Truman Capote -"In Cold Blood" - Nature vs Nurture

Topics: Morality, Nature versus nurture, In Cold Blood Pages: 4 (1274 words) Published: May 7, 2013
ryan hegarty
In Cold Blood. Question 2 “Nature vs Nurture”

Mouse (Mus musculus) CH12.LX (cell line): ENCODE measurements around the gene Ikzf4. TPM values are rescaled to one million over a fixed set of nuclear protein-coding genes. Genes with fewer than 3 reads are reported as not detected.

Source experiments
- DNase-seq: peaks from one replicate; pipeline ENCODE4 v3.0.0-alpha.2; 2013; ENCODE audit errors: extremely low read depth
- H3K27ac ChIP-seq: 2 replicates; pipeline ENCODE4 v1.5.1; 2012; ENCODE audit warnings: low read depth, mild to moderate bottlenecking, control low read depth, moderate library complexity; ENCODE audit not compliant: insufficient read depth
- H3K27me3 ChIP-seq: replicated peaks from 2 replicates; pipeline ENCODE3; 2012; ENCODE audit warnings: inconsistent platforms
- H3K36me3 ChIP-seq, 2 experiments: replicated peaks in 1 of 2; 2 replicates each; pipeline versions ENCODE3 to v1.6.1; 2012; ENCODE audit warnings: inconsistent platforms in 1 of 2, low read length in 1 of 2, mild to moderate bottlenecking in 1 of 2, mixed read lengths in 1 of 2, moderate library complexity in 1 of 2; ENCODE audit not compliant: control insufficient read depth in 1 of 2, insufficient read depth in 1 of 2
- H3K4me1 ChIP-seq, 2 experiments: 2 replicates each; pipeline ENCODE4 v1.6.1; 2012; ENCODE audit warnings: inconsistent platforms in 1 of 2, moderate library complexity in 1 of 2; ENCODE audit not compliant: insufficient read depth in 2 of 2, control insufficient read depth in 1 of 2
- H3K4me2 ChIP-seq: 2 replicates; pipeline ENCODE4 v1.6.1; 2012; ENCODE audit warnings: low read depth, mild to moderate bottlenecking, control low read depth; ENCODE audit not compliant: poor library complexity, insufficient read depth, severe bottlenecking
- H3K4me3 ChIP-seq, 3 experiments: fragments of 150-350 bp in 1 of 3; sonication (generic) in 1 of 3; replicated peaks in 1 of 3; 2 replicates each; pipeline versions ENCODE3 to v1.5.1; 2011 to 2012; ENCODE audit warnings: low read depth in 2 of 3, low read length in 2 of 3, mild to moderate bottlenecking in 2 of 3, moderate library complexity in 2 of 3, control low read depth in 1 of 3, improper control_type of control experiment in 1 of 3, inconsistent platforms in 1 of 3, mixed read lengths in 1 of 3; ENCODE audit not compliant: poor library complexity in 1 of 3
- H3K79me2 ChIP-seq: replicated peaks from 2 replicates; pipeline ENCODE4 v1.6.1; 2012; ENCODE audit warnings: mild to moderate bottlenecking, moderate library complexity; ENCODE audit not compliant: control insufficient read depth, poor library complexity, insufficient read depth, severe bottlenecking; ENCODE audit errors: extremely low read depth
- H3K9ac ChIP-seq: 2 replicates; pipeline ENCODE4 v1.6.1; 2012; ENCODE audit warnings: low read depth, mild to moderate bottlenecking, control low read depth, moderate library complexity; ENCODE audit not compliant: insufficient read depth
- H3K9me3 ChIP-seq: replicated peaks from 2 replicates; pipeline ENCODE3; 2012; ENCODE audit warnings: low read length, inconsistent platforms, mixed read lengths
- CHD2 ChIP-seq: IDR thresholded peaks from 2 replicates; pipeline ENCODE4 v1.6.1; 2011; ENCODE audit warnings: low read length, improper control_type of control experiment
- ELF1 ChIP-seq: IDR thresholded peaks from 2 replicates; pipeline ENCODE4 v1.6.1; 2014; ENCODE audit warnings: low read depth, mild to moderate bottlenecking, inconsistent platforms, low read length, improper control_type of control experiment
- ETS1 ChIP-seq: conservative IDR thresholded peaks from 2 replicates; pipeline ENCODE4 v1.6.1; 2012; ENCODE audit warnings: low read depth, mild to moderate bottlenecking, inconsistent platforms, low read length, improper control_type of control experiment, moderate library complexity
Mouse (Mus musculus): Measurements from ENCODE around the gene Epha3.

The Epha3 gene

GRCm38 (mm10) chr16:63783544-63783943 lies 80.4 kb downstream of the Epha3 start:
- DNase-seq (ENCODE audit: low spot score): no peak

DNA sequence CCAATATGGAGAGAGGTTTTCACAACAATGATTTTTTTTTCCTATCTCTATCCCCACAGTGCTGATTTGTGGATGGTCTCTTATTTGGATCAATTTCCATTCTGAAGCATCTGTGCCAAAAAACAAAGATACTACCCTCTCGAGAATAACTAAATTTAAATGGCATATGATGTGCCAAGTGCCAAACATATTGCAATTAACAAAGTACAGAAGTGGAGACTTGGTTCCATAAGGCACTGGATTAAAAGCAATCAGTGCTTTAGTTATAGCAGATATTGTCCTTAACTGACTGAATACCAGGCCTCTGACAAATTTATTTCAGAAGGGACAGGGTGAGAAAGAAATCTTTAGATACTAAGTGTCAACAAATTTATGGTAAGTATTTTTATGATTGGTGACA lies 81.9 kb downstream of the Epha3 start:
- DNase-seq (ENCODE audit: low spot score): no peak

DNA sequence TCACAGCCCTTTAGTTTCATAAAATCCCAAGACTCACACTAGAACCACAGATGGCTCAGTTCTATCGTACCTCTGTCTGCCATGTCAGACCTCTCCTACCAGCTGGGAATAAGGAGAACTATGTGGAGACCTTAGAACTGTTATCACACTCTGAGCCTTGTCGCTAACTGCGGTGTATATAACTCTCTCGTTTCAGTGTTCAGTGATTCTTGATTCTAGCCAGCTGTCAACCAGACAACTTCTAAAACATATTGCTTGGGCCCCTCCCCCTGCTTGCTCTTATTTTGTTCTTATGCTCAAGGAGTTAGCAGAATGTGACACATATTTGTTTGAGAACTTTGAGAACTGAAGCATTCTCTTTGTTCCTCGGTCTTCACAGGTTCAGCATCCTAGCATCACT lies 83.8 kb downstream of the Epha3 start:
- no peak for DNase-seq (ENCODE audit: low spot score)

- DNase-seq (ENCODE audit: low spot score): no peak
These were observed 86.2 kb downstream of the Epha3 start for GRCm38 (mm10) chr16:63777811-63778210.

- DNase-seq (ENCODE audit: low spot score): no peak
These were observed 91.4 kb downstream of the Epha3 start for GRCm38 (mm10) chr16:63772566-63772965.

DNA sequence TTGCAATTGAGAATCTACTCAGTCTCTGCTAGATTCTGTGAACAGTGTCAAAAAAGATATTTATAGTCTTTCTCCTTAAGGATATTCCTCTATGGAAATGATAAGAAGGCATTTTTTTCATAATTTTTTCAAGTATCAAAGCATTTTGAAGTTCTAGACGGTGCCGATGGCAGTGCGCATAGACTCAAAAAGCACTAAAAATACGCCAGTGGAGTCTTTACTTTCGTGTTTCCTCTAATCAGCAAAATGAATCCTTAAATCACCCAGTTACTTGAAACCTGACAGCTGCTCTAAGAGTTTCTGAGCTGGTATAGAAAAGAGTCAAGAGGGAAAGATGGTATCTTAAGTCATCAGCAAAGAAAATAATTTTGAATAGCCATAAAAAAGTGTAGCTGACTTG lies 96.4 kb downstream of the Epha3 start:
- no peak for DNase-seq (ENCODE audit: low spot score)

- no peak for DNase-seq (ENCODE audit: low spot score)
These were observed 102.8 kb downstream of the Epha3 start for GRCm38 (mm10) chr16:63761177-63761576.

Truman Capote’s acclaimed “non-fiction” novel, In Cold Blood explores the concept as to whether killers are born or made, following the brutal murders of the Clutter family in rural Kansas. Capote develops Perry Smith’s horrid, unfortunate upbringing as a key narrative device which serves to illustrate the effect of childhood experiences on adult behaviour. Capote manipulates the reader’s idea of morality, controversially portraying Perry Smith in a sympathetic fashion despite his crimes, in an attempt to explain, if not justify, his actions. Capote juxtaposes two different perspectives on the crime, emphasising the difference between the victims’ background and that of the crime’s perpetrators. By cataloguing Smith's earlier misfortunes, to reinforce the negative influences of his past, the novel attempts to explain the complexities of human behaviour, and highlights the pivotal influence of an individual's upbringing on their adult decisions. At the commencement of the novel, Capote presents the Clutters as the perfect family and Holcomb as the archetypal example of "Small Town America". The Clutters are seen to be living the "American Dream" and Capote vividly outlines their comfortable lifestyle and upstanding reputation. Capote positions the audience to see the Clutters as hard working and decent by nature. He consciously introduces the fact that Herb Clutter’s income had increased “four-thousand-per-cent…since the year he married Bonnie Fox” and that in the years following, laboured “eighteen hours a day”. (pg 9 – 10) Capote positions the reader to make a clear link between Herb Clutter’s financial success and the honest, hard work that he applied to achieve this. This paints a ‘well rounded’ picture of Herb Clutter, describing his persistence and intelligence while using words such as "handsome” and “well-mannered". The reader sees a person without a flaw, regulated by his own high moral...
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